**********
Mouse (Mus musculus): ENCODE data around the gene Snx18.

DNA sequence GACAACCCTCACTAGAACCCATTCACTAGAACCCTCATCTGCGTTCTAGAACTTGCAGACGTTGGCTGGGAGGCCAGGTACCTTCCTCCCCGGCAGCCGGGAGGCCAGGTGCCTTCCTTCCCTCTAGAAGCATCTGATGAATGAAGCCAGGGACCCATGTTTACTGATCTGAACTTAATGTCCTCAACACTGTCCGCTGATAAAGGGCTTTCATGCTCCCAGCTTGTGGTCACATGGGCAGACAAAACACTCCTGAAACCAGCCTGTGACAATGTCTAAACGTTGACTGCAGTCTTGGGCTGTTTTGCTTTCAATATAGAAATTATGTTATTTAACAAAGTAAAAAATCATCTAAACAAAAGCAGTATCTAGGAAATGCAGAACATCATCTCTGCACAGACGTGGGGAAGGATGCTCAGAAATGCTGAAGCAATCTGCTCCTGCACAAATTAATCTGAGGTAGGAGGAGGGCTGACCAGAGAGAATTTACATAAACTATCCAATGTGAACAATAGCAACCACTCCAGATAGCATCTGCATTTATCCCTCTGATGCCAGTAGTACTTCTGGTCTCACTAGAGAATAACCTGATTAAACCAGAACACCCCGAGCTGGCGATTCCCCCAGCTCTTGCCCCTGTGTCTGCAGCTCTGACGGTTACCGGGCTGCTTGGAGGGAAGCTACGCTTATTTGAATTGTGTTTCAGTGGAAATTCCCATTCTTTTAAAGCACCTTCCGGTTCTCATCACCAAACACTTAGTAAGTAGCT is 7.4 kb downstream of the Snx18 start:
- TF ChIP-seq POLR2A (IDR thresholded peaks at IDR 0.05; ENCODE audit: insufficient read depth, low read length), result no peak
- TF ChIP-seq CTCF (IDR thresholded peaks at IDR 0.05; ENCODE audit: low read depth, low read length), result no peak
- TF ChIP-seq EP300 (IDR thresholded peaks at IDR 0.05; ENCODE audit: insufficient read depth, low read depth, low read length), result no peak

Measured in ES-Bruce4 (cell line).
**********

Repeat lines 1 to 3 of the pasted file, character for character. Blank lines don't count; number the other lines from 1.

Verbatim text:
Mouse (Mus musculus): ENCODE data around the gene Snx18.

DNA sequence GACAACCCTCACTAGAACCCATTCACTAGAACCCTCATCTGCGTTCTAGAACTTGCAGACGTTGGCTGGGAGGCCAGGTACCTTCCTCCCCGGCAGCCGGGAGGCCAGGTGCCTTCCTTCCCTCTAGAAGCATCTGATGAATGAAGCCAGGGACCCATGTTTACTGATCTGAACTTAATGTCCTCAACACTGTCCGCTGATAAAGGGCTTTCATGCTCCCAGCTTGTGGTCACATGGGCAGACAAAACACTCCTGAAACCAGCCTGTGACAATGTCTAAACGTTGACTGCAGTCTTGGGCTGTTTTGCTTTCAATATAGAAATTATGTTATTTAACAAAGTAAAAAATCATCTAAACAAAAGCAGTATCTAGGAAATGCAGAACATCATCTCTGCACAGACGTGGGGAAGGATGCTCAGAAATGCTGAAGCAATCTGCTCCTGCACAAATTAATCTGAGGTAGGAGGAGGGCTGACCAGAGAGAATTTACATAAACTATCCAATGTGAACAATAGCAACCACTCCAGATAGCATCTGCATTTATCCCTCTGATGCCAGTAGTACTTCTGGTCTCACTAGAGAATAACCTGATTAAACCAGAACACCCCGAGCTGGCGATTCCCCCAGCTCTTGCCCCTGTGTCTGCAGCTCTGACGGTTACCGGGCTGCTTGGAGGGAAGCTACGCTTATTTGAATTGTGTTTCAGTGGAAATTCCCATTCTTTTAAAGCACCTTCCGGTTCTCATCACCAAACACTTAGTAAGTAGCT is 7.4 kb downstream of the Snx18 start:
- TF ChIP-seq POLR2A (IDR thresholded peaks at IDR 0.05; ENCODE audit: insufficient read depth, low read length), result no peak